They’ll be makin’ whoopie, coffee on Cottage Road in South Portland

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SOUTH PORTLAND — A coffee shop born from the collaboration of three area businesses plans to open this spring at 185 Cottage Road.

The business, in a 5,300-square-foot space that for many years housed the Cherished Possessions consignment shop, plans to include a coffee bar for hot and cold-brew coffee, and commercial kitchen space for gourmet dessert maker Cape Whoopies. Future plans may include roasting beans on the premises.

No name has been decided on yet, but Marcia Wiggins, of Cape Whoopies, said she has been lobbying for “Coffee Guys and Whoopie Pies,” to encompass all aspects of the business and those involved — Ben Graffius and Tom Marlow of White Cap Coffee, and Mike Mwenedata and Nick Mazuroski of Rwanda Bean Coffee.

The businesses are all relatively young, and less than five years into operation, and the owners said they are pleased with the growth that has allowed them to lease the space on Cottage Road at the foot of Meetinghouse Hill.

It’s a neighborhood Wiggins said she is excited to join, with an expanding food scene along Cottage Road to Shore Road that includes Otto Pizza, Red’s Dairy Freeze, Ruby Thailand, Enio’s, Omi’s, DiPietro’s, David’s 388, South Portland House of Pizza, Pom’s Thai Taste, Elsmere BBQ, Terra Cotta Pasta, Rosemont Market and The Cookie Jar.

Wiggins, of Cape Elizabeth, started making gourmet whoopie pies in her home kitchen and upgraded to a commercial space in her basement before outgrowing that space and moving to Portland.

Graffius said they hope to move into the new location in mid-March.

Graffius and Mwenedata met about two years ago when White Cap Coffee bought coffee beans from Rwanda Bean. Both businesses were based in Portland, and the idea of collaborating came up early in their business relationship, with both companies looking for the opportunity to expand into both manufacturing and retail.

Rwanda Bean is now roasted at Arabica in Portland, and both Cape Whoopies and White Cap Coffee rent spaces at Fork Food Lab on Parris Street in Portland.

Mwenedata emigrated from Rwanda to Portland eight years ago, seeking a better life, he said. He said his native country produces the most delicious coffee in the world, but said he recognized a disconnect in getting the beans from the farmers to the market. He sought to close the gap between the markets and the consumer.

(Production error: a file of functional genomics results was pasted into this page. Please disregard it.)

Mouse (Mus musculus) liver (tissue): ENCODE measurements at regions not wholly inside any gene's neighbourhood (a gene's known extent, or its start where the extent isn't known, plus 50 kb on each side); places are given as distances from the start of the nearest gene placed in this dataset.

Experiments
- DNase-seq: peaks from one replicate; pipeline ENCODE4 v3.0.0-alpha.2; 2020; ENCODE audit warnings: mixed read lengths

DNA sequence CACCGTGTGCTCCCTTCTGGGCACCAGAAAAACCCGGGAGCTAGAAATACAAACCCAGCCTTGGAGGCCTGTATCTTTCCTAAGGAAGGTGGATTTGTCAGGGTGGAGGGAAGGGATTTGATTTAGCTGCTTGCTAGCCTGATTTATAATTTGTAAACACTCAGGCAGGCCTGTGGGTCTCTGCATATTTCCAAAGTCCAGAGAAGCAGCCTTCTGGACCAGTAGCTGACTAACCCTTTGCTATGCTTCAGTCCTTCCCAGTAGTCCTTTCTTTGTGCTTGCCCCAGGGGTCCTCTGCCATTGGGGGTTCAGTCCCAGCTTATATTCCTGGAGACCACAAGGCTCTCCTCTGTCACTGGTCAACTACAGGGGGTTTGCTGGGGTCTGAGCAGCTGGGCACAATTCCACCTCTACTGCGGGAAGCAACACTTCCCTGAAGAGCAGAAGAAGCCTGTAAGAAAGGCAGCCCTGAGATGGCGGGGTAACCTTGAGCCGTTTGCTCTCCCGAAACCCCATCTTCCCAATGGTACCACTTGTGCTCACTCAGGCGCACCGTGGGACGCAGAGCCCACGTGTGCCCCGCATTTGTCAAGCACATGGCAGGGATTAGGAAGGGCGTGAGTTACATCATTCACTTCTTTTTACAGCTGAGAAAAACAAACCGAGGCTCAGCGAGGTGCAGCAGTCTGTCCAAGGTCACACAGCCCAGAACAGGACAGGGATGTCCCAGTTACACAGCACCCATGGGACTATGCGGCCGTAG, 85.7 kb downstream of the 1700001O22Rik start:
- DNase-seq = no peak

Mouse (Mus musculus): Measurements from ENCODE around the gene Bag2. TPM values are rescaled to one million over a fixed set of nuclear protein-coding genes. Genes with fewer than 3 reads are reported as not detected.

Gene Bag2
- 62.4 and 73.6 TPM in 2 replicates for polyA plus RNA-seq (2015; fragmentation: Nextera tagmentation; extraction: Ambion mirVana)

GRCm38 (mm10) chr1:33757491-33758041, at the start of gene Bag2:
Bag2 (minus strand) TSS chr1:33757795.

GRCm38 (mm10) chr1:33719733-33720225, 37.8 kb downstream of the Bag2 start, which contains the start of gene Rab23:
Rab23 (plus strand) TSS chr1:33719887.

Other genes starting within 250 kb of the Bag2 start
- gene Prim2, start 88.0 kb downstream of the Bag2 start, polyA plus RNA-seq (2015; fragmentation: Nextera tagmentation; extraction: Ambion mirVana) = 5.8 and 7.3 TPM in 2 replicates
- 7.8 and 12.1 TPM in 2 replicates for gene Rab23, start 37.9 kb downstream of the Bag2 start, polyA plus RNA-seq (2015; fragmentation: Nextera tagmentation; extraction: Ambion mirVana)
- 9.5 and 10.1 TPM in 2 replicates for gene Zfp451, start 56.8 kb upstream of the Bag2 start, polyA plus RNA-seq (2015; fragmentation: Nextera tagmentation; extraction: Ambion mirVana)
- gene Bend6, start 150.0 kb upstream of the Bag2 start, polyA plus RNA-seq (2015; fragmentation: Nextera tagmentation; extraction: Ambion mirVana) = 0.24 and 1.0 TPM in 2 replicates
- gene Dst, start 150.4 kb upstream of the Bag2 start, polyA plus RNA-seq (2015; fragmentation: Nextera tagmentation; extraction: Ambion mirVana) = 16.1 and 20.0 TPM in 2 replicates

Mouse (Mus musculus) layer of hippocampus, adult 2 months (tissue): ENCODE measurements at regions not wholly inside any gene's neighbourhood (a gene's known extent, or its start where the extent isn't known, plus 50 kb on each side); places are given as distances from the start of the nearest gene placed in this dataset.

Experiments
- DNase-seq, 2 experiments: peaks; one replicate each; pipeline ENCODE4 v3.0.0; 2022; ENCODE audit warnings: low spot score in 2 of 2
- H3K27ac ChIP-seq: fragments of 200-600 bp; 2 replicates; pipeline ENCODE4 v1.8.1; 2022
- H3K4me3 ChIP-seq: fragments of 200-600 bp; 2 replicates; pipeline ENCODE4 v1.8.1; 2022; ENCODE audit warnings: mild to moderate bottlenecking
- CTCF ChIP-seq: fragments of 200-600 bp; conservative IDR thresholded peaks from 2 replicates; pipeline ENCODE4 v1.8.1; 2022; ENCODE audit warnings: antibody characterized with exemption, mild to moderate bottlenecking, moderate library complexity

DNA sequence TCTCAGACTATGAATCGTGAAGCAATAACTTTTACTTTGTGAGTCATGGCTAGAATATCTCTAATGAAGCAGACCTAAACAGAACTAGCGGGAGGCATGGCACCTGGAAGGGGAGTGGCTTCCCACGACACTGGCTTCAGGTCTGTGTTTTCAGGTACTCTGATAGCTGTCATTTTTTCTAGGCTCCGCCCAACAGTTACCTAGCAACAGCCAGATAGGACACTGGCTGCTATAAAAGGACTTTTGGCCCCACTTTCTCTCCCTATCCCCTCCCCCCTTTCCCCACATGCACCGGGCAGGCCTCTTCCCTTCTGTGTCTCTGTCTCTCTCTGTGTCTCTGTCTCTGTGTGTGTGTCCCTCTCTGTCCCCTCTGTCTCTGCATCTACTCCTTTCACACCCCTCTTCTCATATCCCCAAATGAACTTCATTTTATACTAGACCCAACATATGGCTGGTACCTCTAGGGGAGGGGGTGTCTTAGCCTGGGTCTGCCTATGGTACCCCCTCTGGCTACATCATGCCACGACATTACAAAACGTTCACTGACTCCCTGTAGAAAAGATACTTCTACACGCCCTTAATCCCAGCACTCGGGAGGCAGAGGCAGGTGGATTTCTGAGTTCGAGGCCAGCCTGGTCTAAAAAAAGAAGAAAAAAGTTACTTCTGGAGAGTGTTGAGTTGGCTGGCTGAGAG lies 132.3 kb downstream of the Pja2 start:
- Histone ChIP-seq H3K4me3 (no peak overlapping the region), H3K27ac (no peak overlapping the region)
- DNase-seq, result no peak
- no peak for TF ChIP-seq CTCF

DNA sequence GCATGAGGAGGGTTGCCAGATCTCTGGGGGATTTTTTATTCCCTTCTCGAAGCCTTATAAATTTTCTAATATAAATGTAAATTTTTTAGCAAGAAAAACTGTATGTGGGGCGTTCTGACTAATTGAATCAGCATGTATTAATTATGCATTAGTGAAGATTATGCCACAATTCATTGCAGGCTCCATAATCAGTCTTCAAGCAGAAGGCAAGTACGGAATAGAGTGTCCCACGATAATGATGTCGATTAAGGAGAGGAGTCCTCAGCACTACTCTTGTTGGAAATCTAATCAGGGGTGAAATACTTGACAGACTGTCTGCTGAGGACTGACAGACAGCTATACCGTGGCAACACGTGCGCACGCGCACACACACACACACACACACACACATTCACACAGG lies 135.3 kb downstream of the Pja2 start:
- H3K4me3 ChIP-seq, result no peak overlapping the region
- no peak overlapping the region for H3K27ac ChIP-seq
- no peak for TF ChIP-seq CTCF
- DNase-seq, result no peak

He said the cooperative he buys beans from represents more than 600 small farmers. Most families in Rwanda –  about 85 percent – work in agriculture, he noted, with tea and coffee the main exports.

Mwenedata said he reinvests half of all the profits in Rwanda through sustainability projects that help farmers and allow them to grow and produce more beans. The funds also support education, clean energy, and operational needs of the farmers and their communities.

“I like to work with people, and to help, and they are so happy with the investment,” he said. “I have a responsibility to help.”

Graffius and Mwenedata will travel to Rwanda together in March, which will be Graffius’ first time in the country. Their mission, to produce a good cup of coffee with a connection to the grower, is important, they said.

Marlowe and Graffius started White Cap Coffee, which specializes in cold-brew coffee, two years ago after a friend complained of a sensitivity to acidic coffee. They started experimenting in in their own kitchens, and the business was born.

Cold-brew coffee is 70 percent less acidic because the cold temperature doesn’t release the acidic property of the bean, resulting in a smooth, low-acid drink, Graffius explained. They brew kegs of coffee, and offer it on draft, and sell their product to local businesses.

Graffius’ professional background is working on the water. He is a Maine Maritime Academy graduate who worked as a captain of an oil drilling ship in the Gulf of Mexico before going into the coffee business.

“I sort of fell into coffee,” he said, adding it was not an expected turn of events. He continues to operate a second business, Portland Harbor Water Taxi, which keeps him on the ocean.

The group will be launching a Kickstarter campaign in mid-February to help with miscellaneous costs of starting the businesses, projected to be about $30,000. The entire renovation of the building will cost about $100,000.

Juliette Laaka can be reached at 781-3661 ext. 106., or at

Mike Mwenedata, left, and Ben Graffius stand in front of the door of their soon-to-be coffee shop at 185 Cottage Road in South Portland. The pair will join Marcia Wiggins of Cape Whoopies to offer a coffee bar and commercial kitchen space for gourmet desserts. They hope to open in May.